UN Peacekeeping Operations: Conflicting Interests and Effectiveness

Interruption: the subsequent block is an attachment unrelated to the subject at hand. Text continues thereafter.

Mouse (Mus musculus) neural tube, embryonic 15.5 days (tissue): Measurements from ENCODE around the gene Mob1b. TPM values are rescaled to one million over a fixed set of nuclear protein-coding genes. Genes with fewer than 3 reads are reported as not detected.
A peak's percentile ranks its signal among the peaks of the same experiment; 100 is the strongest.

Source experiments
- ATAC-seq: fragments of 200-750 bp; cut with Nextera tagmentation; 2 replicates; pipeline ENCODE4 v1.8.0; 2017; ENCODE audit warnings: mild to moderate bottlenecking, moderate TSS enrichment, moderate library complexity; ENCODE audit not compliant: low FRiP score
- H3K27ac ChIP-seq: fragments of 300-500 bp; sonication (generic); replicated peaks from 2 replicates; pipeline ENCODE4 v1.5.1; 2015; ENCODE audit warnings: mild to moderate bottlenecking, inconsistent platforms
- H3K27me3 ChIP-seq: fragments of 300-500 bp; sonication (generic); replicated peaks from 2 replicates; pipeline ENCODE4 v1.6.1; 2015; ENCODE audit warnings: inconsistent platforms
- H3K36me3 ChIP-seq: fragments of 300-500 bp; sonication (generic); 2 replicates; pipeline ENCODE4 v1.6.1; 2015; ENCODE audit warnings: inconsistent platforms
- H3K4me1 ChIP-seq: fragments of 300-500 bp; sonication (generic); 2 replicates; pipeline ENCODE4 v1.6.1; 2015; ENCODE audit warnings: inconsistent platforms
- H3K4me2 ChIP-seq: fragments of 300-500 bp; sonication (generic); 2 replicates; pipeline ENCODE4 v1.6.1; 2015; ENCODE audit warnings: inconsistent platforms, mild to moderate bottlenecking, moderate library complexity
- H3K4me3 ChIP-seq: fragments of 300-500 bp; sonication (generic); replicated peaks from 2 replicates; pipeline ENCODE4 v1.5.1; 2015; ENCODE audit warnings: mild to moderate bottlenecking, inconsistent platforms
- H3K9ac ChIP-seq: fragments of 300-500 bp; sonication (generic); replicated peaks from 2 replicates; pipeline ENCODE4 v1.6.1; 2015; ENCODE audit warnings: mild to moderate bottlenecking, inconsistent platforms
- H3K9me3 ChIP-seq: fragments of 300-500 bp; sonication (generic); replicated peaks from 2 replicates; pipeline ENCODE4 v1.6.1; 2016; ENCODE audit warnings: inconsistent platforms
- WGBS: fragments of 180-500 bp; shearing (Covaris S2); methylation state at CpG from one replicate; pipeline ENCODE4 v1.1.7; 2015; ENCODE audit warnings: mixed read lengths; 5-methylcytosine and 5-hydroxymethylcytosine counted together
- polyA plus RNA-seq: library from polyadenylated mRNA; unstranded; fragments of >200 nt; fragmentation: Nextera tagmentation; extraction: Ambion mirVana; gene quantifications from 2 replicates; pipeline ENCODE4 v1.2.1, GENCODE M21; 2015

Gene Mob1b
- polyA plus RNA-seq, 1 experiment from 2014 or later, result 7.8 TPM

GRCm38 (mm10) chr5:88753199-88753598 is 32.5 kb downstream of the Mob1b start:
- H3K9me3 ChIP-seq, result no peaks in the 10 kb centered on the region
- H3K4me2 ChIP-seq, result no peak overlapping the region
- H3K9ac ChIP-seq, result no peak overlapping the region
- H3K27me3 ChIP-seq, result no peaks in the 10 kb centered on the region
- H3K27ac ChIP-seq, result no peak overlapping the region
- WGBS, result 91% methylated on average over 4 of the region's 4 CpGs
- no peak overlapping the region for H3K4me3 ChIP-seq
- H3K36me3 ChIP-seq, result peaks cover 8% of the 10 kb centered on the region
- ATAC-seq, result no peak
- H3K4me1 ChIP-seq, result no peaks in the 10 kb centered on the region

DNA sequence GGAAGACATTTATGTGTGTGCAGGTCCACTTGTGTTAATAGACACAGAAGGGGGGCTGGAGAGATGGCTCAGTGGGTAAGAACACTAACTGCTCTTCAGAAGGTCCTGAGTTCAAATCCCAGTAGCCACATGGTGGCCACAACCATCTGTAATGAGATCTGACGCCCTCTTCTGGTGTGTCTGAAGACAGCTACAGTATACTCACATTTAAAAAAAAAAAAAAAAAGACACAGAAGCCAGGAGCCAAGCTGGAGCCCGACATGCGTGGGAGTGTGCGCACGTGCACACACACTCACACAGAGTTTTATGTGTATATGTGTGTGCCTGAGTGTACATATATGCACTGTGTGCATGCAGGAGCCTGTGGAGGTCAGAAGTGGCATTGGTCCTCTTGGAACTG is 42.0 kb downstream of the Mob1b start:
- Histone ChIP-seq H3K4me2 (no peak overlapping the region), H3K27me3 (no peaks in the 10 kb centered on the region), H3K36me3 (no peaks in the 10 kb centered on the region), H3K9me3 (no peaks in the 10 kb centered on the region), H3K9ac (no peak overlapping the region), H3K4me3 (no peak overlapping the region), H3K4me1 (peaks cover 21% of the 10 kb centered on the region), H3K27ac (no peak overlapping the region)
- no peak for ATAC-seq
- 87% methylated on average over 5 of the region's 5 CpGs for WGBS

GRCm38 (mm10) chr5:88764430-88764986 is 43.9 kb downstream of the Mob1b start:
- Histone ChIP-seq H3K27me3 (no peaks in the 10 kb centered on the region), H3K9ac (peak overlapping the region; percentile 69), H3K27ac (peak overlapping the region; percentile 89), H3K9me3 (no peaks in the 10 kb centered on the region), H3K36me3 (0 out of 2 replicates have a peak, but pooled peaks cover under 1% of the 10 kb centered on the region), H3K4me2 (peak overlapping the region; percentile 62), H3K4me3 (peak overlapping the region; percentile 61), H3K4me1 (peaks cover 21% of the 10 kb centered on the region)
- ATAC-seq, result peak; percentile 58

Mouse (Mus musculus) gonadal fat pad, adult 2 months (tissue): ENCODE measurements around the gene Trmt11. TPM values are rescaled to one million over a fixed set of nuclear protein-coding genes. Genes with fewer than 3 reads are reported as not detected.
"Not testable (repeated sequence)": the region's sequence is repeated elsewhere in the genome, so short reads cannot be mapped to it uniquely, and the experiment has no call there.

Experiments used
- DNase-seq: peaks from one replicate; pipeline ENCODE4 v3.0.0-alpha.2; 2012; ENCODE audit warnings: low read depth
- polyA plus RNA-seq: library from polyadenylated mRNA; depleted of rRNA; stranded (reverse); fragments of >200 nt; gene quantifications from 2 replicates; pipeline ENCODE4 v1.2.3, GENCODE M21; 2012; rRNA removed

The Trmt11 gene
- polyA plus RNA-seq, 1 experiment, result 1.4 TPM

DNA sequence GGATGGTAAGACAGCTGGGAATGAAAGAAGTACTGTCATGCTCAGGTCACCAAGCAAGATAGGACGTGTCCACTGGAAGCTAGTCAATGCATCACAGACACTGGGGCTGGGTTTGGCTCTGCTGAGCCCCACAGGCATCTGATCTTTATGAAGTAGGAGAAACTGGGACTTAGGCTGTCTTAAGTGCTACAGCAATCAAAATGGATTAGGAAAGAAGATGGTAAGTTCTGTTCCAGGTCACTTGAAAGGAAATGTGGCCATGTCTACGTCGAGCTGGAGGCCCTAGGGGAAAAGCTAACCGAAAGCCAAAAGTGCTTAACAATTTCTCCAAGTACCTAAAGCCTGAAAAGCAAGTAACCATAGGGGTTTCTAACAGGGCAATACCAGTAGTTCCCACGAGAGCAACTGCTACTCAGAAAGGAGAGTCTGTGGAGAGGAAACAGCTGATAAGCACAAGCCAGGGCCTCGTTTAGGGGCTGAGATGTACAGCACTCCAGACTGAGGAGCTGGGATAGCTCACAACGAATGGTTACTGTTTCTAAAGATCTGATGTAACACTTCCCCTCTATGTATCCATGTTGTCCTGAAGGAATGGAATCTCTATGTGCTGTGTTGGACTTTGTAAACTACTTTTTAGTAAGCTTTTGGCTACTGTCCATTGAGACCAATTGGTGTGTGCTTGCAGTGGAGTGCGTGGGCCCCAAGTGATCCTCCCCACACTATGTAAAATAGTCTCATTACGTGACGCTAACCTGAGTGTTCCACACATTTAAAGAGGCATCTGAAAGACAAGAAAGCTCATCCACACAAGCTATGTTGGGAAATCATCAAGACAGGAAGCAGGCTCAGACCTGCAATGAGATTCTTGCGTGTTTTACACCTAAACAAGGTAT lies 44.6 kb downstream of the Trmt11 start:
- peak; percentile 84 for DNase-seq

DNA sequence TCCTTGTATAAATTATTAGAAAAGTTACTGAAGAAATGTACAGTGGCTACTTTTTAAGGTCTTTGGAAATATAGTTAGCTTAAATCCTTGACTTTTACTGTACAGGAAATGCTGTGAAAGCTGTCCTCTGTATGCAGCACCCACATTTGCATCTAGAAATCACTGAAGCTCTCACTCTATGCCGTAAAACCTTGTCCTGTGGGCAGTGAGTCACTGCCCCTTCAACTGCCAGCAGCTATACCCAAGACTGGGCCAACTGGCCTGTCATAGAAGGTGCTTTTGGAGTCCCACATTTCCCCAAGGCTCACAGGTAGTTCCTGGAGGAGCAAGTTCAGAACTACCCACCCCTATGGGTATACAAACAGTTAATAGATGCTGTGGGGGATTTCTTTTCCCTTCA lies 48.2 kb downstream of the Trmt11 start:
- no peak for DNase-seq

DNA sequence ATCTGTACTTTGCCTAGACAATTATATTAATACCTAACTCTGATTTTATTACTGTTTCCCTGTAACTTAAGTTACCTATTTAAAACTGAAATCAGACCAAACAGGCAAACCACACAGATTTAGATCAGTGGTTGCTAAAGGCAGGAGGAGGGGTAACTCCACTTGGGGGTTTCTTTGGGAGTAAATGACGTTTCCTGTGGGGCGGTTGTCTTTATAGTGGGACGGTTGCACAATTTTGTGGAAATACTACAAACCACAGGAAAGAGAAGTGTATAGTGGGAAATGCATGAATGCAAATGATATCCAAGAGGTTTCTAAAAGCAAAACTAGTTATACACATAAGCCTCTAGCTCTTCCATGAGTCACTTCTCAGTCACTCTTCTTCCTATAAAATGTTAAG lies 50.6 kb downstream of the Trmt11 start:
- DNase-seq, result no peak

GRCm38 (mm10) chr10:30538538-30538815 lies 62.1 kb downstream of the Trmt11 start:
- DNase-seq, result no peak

Private interests influence the decisions of troop-providers to deploy troops to UN peacekeeping missions. The pursuit of private benefits affects how peacekeeping missions’ mandates are fulfilled. While some troop-providers align with the UN’s ideals and directives, others act in favor of their private benefits. Yet, we only know about peacekeeper-level issues such as coordination problems and lack of capability that hinder peacekeeping effectiveness. Troop-providers’ primary motivations behind committing peacekeepers, on the other hand, are largely neglected. This dissertation offers to fill this gap by attempting to examine the relationship between troop-providers’ primary motivations and ‘success’ in peacekeeping operations. While doing that, the dissertation project provides ample evidence that peacekeeping failure largely stems from peacekeepers’ reluctance to take orders from the UN, not from their incompetency. Drawing on the conflict-of-interest theory, I posit that divergent interests within peacekeeping operations reduce the ideational commitment of troop-providers to the UN, therefore, are instrumental on how peacekeeping operations work. The two empirical chapters and a case study contribute to the understanding of whether troop-providers’ ideational commitment to the UN has an impact on success in UN missions, while assessing the success either at different levels or from different perspectives. As the financial burden and human loss increase with lengthy peacekeeping missions, the first empirical chapter focuses on the duration of UN missions and evaluates the length of missions as an indicator of success in peacekeeping operations. The results of the duration analysis over all terminated and ongoing peacekeeping operations from April 1991 to December 2019 show that divergent interests within peacekeeping operations increase the time required to terminate UN missions. Undoubtedly, the protection of civilians is the most important mandate assigned to UN peacekeepers. When stationed in a conflict zone, the primary expectation from peacekeepers is to protect civilians from falling victim to warring parties’ aggressions. The second empirical chapter, therefore, assesses peacekeeping effectiveness from peacekeepers’ ability in combatting the violence against civilians. This chapter explores the effect of troop-providers’ ideational commitment to the UN on reducing civilian victimization by the combatants in all terminated and ongoing peacekeeping operations from November 1990 to December 2019. The results show that an increase in troopproviders’ ideational commitment to the UN reduces civilian victimization. Finally, the last chapter conducts a case study in the Democratic Republic of the Congo (DRC) to examine the relationship between the ideational commitment to the UN and civilian victimization near the UN camps at subnational level. The findings demonstrate that the contingents that have higher levels of ideational commitment to the UN combat and deter the violence against civilians more effectively. In addition, the chapter shows that local sentiments in the DRC on UN peacekeepers is not constant and can change in time, suggesting that UN peacekeepers can lose their impartial image among local groups when they do not carry out the UN’s orders and fail to do their job. This dissertation project contributes to the peacekeeping literature bringing a new perspective on evaluating the composition of UN peacekeeping missions. While the earlier literature focuses on the peacekeepers’ individual performance, this project shows that the national interests of their home governments should not be underestimated. The empirical evidence in this project supports the theoretical expectations that troop-providers’ tendency to follow their national interests clashes with the UN’s impartiality and neutrality, and therefore hinders the effectiveness of peacekeeping missions. Another contribution of this project is the novel measurement of troop-providers’ ideational commitment to the UN that it developes both at the national and sub-national levels. The ideational commitment to the UN is developed using the voting preferences of troop-providers in the UN General Assembly for human rights issues and their deployment size for a specific mission, which enables me to determine the extent to which missions are composed of countries that seek to provide public goods.